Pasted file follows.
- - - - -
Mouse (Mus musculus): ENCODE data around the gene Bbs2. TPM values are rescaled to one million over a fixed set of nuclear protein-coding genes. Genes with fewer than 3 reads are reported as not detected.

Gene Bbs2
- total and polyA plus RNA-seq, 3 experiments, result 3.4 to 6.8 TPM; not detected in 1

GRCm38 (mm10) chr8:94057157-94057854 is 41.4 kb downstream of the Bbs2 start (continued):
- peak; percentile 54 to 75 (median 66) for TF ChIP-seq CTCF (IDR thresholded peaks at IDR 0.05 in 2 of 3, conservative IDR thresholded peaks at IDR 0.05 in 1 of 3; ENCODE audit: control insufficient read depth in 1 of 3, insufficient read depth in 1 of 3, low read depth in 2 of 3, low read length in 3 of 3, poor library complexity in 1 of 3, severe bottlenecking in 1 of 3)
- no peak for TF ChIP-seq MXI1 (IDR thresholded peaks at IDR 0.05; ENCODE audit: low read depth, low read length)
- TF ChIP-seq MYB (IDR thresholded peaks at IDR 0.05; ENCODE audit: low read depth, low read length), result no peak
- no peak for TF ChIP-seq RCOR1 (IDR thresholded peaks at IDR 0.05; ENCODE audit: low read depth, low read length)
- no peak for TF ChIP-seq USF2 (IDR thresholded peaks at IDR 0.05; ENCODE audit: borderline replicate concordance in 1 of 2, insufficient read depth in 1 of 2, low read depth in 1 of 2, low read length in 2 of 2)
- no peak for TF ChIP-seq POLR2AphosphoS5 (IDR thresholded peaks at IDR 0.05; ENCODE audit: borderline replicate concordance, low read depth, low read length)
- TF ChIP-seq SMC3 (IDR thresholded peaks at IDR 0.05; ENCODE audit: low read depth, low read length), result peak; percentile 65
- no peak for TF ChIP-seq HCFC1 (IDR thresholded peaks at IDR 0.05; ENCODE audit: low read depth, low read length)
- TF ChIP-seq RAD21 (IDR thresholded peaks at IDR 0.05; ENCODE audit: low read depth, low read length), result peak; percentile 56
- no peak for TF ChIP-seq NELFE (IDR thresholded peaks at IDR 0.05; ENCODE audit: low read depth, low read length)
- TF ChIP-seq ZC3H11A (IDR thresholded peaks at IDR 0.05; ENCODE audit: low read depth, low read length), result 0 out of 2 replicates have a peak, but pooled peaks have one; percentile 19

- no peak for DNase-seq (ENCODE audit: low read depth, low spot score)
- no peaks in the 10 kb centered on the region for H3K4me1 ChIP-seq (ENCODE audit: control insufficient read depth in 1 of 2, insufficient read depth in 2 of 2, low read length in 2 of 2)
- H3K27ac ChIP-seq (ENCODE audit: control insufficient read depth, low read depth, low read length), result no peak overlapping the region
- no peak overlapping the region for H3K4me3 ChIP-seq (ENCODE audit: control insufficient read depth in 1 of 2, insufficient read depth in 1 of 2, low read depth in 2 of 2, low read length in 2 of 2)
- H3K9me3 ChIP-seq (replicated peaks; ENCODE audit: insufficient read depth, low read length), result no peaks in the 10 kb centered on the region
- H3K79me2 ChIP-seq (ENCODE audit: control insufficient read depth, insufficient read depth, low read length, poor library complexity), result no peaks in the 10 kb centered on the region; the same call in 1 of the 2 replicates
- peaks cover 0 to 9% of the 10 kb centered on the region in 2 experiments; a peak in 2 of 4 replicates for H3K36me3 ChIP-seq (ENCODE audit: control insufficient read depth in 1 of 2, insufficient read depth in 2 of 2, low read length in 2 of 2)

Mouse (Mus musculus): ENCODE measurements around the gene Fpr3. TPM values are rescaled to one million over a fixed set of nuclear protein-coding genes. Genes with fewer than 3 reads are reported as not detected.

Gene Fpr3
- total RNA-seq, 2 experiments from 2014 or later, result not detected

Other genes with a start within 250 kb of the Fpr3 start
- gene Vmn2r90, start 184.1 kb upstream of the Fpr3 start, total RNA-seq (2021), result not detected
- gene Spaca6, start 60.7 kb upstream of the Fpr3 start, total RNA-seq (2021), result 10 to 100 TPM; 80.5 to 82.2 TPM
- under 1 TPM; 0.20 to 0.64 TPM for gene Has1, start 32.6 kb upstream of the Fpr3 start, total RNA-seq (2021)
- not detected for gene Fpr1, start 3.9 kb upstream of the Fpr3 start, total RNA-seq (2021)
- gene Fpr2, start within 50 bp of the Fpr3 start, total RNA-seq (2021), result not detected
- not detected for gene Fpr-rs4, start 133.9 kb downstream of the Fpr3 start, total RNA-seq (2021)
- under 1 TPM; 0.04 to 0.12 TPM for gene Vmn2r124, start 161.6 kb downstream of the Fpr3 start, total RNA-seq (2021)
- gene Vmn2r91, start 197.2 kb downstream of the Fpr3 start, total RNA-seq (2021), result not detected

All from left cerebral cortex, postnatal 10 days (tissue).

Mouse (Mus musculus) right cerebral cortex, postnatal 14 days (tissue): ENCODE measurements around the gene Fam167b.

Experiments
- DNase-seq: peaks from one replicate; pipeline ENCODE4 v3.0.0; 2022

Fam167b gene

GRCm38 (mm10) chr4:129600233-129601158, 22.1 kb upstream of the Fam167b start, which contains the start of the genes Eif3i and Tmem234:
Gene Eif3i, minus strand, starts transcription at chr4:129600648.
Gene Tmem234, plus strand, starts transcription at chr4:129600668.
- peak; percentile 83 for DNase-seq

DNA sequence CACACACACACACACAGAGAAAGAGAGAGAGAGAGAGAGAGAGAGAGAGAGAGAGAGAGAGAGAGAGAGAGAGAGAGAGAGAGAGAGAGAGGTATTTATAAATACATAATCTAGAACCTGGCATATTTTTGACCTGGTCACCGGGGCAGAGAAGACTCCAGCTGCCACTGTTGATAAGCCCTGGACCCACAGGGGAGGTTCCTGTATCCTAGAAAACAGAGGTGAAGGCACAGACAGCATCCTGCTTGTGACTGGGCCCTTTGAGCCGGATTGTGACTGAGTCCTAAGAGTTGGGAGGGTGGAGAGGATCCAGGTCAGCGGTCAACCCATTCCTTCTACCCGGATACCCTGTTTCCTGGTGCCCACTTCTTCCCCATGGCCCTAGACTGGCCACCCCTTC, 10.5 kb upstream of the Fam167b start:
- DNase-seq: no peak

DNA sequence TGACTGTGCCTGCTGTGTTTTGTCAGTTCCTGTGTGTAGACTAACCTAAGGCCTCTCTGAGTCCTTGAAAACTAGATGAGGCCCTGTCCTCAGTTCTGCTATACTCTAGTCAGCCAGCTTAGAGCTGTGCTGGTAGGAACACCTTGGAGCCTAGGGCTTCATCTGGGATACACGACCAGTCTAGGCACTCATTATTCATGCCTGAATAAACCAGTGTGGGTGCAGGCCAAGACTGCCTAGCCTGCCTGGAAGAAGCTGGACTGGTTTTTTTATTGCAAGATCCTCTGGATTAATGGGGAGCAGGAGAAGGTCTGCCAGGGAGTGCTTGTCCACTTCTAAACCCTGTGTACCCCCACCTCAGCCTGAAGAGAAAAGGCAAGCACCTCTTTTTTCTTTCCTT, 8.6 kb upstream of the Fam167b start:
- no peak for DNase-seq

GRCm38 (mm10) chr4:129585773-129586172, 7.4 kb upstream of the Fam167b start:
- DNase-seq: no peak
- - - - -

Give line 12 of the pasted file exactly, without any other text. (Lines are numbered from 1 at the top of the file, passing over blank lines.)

- no peak for TF ChIP-seq HCFC1 (IDR thresholded peaks at IDR 0.05; ENCODE audit: low read depth, low read length)